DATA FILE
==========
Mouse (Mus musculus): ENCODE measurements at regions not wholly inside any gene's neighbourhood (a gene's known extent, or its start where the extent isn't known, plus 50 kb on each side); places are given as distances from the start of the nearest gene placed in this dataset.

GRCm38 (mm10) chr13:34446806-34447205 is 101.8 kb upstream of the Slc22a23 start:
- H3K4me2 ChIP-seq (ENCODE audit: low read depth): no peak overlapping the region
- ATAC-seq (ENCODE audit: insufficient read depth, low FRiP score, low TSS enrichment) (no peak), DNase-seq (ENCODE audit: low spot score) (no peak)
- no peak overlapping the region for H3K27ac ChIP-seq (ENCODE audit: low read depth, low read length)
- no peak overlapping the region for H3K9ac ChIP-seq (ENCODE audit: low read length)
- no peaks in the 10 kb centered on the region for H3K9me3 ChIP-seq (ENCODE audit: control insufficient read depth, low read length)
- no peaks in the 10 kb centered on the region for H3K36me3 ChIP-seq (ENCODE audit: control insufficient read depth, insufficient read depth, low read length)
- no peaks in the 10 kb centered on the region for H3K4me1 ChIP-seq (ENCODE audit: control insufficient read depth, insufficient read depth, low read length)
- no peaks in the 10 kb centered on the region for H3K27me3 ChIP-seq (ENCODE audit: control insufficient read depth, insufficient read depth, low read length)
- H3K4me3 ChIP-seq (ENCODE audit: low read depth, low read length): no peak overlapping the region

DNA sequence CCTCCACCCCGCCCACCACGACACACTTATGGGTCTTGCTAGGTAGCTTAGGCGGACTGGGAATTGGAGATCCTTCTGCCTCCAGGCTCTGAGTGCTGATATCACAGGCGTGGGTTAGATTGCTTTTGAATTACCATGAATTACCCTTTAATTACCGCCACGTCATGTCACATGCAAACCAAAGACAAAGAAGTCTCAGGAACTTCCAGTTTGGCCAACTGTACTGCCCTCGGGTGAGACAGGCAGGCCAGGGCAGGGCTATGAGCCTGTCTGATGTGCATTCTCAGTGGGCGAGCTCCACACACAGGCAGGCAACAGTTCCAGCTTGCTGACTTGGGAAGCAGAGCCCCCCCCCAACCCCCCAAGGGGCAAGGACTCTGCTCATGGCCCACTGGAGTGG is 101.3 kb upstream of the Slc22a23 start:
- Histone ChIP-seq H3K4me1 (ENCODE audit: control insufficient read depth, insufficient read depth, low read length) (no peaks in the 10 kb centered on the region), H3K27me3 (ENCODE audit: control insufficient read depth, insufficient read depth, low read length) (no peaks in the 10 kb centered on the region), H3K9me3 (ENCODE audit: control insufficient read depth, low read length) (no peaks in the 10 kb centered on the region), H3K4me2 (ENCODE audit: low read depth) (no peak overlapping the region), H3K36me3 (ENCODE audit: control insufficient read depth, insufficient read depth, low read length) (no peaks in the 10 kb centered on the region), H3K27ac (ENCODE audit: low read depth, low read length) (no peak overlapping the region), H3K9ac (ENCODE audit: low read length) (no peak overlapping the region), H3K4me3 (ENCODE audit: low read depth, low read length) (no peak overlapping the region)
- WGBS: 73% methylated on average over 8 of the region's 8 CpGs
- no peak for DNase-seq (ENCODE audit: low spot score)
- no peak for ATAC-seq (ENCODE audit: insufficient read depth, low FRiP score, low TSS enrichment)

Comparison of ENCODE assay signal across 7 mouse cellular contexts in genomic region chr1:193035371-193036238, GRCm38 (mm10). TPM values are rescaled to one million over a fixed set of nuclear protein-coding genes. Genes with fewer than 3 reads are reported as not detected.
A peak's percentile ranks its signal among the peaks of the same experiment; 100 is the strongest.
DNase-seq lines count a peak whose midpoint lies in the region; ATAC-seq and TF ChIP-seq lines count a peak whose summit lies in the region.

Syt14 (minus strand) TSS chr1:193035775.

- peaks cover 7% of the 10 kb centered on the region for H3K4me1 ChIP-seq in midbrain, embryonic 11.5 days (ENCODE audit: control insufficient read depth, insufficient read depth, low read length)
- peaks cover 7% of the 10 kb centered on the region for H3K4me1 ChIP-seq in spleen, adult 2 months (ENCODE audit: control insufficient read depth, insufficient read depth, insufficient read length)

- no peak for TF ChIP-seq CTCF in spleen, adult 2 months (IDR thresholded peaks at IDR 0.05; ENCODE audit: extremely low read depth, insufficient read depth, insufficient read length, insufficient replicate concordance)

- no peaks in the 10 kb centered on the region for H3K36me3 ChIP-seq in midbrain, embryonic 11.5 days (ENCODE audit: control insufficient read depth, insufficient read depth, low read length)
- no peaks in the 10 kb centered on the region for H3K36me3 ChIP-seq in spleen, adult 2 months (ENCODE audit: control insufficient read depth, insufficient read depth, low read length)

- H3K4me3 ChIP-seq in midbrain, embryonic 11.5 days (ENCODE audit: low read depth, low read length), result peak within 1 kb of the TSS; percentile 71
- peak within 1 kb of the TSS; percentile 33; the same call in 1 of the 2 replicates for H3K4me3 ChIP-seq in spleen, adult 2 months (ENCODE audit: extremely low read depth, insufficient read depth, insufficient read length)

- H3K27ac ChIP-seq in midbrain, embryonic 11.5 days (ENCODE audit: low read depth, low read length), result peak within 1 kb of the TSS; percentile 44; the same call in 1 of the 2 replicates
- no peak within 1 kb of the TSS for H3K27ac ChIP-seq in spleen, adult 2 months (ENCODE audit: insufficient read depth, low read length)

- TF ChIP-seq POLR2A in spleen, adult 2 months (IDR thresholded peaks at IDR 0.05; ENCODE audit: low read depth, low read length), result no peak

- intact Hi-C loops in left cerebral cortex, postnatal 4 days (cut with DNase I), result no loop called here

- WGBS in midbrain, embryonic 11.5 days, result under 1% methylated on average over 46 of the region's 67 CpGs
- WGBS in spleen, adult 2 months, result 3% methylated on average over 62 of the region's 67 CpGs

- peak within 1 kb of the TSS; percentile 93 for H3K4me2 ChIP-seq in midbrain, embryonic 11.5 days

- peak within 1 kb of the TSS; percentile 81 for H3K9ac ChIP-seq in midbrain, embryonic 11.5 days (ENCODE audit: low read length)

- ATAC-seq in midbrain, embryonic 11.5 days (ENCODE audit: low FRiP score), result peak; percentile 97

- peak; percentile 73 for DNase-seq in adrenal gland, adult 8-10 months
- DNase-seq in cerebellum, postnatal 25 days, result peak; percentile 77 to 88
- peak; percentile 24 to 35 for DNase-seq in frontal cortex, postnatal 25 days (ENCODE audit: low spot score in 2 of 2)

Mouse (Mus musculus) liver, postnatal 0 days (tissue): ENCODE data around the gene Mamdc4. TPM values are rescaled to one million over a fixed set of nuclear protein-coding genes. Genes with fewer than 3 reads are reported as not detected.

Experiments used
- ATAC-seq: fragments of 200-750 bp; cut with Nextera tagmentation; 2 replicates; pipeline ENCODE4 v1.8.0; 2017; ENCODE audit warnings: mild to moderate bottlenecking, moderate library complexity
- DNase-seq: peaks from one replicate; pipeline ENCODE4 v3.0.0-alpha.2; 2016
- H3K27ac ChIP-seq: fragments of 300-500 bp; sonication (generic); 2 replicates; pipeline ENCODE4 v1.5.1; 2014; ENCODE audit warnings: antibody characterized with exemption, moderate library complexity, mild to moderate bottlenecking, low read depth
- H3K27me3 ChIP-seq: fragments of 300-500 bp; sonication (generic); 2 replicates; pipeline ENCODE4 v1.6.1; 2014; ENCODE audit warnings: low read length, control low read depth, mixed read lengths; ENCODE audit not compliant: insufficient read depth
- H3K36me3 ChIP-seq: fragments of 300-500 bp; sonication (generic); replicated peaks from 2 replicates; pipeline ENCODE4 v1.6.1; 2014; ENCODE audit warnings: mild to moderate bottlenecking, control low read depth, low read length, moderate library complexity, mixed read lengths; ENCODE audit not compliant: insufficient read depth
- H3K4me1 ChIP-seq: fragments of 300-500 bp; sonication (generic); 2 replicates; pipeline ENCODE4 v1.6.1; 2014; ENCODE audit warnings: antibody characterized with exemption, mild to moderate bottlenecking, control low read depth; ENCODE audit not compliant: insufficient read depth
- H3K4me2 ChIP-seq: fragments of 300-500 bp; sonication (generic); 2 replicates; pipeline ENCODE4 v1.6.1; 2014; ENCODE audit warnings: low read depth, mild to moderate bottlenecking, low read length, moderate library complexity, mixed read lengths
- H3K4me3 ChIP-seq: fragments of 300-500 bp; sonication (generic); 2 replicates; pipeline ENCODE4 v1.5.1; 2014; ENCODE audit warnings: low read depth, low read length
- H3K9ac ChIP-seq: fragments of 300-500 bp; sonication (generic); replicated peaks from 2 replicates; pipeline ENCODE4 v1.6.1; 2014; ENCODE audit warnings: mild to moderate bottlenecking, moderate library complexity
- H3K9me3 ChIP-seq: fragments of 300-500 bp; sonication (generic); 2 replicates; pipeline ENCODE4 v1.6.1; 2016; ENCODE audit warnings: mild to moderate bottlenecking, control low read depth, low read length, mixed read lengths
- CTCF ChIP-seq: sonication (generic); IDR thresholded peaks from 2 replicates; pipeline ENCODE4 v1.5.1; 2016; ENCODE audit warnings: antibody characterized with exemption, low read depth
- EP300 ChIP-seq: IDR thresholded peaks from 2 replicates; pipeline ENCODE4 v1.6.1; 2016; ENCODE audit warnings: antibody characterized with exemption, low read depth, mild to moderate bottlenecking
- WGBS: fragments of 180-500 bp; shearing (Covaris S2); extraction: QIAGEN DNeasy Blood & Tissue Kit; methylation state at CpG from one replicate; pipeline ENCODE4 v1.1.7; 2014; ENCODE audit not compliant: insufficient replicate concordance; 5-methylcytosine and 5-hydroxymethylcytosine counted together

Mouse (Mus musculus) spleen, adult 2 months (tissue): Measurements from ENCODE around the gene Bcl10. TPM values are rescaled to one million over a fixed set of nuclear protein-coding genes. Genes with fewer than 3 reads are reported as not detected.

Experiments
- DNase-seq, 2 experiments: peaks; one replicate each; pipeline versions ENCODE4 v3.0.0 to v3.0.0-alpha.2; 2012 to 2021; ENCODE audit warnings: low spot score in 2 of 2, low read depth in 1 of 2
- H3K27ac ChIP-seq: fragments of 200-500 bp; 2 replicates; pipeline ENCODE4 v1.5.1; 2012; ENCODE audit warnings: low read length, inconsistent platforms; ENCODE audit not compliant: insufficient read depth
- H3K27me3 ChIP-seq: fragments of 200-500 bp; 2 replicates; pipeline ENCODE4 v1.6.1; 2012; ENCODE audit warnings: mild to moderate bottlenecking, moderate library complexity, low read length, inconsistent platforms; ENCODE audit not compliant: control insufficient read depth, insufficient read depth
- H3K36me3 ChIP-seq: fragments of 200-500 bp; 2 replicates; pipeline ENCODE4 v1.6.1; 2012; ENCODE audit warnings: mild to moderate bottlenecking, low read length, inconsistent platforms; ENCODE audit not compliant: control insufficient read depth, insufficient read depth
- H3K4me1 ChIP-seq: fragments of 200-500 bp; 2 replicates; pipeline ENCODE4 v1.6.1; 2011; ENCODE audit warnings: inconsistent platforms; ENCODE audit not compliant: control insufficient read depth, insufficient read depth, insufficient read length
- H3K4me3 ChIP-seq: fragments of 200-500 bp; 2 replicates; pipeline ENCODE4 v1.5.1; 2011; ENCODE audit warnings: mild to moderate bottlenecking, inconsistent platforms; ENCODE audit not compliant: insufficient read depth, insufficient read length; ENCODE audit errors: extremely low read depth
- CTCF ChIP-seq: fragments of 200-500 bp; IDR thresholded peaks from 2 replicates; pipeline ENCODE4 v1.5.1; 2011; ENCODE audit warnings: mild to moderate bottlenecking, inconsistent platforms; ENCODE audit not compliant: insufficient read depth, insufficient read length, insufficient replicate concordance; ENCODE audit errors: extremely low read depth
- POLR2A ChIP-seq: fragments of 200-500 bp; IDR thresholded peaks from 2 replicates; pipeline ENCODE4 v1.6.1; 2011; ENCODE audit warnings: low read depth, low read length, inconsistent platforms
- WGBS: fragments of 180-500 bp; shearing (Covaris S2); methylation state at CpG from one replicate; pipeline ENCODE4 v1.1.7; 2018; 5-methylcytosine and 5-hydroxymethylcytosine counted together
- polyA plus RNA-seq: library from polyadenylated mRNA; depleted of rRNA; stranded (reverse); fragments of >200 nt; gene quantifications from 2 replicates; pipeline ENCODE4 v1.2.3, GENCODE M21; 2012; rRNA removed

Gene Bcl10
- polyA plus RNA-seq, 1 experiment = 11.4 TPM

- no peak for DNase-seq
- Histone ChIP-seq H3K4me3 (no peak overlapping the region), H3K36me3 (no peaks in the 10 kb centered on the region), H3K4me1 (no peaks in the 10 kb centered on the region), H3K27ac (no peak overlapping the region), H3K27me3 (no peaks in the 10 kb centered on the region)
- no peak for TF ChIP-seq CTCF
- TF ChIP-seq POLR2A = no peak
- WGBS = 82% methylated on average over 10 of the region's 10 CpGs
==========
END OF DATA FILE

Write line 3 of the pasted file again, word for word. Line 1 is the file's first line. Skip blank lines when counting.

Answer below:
- H3K4me2 ChIP-seq (ENCODE audit: low read depth): no peak overlapping the region